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The NCAA will play little role in the Urban Meyer episode at Ohio State, beyond considering a potential recruiting violation by former assistant coach Zach Smith, national experts on compliance issues said.
The association is ill-equipped to investigate criminal and civil complaints, which are outside of the specific language of NCAA rules, the experts said.
Any penalties, they said, would be comparatively mild, including possible limitations on recruiting, which a recruitment factory like Ohio State can tolerate without a significant impact on the gridiron, they said.
The circumstances leave the NCAA powerless against a wave of bad behavior at some institutions, they said, including alleged domestic violence, the widespread sexual abuse of athletes at the hands of school medical personnel, using prostitutes to recruit players and purportedly creating a training environment so dangerous it may have led to the death of a player.
Intercollegiate athletics are reliant on the ability and willingness of the schools and law enforcement to police athletic departments.
Often, that means reining in coaches that generate huge sums of money for the schools and provide valuable marketing to students and student-athletes attracting by winning traditions and excitement on campus.
“The root of this is that the NCAA is not what it purports to be,” said Marc Edelman, a professor of law at Baruch College in New York, and a sports lawyer.
“The NCAA likes to proclaim that they’re this great body that oversees and keeps college sports safe.
“But the reality is that the NCAA is a bottom-up trade association composed of its membership,” said Edelman, who is a faculty representative for athletics at Baruch. “And, just about every member of the NCAA at the end of the day has the same interest in mind, with that being to maximize revenues.”
The 23-page report summarizing the work of an independent group tasked with investigating Meyer and the handling of allegations against Smith was released Aug. 22. The investigation revealed considerable wrongdoing by Smith, some of it, with Meyer’s knowledge. Meyer was given a three-game suspension to start the season.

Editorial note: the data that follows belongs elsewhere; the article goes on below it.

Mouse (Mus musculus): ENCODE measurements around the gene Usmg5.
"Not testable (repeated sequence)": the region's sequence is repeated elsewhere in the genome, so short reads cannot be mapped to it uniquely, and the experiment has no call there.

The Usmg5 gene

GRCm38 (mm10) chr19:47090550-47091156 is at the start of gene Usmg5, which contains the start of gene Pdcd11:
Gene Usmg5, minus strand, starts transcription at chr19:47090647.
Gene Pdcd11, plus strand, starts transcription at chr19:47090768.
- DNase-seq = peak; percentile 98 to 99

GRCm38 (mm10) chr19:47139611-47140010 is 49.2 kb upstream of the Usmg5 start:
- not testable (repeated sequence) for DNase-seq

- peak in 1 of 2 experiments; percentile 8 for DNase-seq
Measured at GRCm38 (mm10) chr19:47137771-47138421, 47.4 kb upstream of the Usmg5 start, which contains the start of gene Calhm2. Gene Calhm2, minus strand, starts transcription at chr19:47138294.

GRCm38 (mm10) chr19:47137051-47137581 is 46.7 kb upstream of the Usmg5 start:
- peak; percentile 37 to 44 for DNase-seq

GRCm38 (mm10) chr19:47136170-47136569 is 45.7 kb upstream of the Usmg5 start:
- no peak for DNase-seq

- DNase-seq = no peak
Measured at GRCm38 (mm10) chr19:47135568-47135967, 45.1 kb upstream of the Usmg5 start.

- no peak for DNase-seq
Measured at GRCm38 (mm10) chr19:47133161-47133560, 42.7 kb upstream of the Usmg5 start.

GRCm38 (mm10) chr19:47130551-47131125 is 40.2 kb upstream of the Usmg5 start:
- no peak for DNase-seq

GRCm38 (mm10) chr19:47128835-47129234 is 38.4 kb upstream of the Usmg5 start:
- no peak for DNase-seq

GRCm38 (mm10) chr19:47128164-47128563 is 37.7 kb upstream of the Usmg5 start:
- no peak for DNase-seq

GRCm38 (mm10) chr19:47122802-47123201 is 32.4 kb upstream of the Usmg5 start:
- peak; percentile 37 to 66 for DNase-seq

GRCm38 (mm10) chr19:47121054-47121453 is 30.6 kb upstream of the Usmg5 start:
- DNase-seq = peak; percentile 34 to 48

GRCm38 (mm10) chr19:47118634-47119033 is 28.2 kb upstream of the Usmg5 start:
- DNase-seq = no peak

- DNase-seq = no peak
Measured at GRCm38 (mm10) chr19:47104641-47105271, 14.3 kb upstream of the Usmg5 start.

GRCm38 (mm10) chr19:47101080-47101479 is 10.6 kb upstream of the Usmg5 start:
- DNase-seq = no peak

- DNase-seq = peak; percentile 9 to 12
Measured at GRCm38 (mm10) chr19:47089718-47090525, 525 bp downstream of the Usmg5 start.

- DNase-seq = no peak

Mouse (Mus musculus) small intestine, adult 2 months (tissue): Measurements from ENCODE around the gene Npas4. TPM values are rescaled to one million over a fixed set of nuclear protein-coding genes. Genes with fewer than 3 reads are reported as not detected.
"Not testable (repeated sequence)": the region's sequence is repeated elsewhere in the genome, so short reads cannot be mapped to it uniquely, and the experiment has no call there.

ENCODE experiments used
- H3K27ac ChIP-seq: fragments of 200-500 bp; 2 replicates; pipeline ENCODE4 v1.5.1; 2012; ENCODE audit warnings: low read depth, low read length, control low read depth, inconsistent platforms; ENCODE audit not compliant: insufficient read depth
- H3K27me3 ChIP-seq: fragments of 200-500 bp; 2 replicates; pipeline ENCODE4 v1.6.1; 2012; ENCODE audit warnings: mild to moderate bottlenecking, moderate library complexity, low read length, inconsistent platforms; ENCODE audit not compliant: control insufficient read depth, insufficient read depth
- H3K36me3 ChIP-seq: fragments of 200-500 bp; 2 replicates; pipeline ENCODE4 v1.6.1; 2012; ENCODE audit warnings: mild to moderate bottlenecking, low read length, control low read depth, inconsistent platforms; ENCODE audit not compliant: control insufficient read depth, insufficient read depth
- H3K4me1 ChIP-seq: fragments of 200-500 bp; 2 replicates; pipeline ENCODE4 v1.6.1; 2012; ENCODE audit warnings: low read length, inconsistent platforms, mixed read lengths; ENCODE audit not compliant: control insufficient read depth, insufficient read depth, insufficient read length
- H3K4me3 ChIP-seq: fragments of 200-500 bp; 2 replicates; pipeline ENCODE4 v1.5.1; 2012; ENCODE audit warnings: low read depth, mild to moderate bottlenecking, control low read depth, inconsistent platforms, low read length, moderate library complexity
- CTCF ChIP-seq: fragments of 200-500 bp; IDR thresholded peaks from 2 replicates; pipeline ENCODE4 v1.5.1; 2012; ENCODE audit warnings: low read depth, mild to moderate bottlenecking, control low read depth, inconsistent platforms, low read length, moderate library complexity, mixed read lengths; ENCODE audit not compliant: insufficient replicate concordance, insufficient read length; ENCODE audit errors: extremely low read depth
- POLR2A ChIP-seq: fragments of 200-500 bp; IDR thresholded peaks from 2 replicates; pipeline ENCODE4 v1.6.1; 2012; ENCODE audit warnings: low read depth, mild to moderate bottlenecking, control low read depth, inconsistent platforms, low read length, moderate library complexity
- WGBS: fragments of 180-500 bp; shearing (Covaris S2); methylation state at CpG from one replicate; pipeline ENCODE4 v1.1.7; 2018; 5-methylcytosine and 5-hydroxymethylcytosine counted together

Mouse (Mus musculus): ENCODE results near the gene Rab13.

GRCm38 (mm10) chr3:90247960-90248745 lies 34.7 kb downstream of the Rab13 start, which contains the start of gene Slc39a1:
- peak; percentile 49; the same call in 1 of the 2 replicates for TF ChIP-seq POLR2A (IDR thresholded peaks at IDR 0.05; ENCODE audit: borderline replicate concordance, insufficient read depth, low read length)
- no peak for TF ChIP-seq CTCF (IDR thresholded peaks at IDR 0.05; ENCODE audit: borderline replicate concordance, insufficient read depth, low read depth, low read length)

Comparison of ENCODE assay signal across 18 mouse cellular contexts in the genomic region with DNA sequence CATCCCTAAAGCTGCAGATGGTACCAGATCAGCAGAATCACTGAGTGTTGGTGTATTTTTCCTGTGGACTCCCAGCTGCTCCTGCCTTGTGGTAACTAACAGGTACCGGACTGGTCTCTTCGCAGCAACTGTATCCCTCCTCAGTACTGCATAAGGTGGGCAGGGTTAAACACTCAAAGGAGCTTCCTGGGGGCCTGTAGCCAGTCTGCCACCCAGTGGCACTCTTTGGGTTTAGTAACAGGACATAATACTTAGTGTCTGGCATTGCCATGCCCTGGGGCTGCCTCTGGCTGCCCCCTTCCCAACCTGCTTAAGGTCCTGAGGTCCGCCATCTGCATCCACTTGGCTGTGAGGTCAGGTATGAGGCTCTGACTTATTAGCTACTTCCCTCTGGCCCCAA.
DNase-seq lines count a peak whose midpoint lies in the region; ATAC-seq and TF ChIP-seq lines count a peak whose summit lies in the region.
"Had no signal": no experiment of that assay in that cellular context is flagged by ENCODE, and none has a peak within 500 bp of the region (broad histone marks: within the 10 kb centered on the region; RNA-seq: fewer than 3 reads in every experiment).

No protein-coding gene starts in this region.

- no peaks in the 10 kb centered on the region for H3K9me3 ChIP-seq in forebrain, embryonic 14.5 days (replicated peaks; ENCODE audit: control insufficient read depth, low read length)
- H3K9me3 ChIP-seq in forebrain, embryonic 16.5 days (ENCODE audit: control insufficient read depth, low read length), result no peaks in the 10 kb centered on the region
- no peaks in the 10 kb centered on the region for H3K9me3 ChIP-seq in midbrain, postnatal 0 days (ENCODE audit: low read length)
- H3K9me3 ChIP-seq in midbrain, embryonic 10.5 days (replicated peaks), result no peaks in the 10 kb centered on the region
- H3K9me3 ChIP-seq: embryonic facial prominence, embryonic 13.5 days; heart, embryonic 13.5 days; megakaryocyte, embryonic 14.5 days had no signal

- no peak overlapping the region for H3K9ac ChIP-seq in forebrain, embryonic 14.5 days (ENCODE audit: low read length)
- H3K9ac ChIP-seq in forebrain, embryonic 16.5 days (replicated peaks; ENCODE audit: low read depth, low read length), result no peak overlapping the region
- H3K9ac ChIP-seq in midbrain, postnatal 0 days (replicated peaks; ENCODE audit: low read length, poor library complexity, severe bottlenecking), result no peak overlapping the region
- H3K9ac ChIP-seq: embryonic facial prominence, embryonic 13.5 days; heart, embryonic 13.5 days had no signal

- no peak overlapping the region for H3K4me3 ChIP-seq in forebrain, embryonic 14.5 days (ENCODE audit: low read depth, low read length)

But only a recruiting trip in which Smith entertained a high school coach at a strip club is likely to be reviewed by the NCAA.
In fact, the experts say, it is likely Ohio State has either already self-reported the possible violation, or will do so, presently.
“From the NCAA compliance standpoint, that seems to be the only thing that has come out of his report,” said William Brooks, a lawyer in Birmingham, Ala., who has represented institutions in compliance issues.
“That information was concrete enough to indicate it was a violation,” Brooks said.
“But, otherwise, I haven’t seen anything that would indicate a violation of specific NCAA legislation, which is what’s important in evaluating it from a compliance standpoint.”
NCAA legislation is what the association administers and regulates, not the legislation of state and federal governments that becomes criminal and civil law.
When it attempted to expand its role in the Jerry Sandusky scandal at Penn State, a court blocked the initiative.
“The NCAA proved that they would look at anything when they took the misguided attempt with Penn State,” said B. David Ridpath, a professor of sports administration at Ohio University, and co-editor of Journal of Issues in Intercollegiate Athletics. “And, if you look, they haven’t gone in on Michigan State or some other pretty serious things.
“They learned from Penn State that they can’t really police everything.”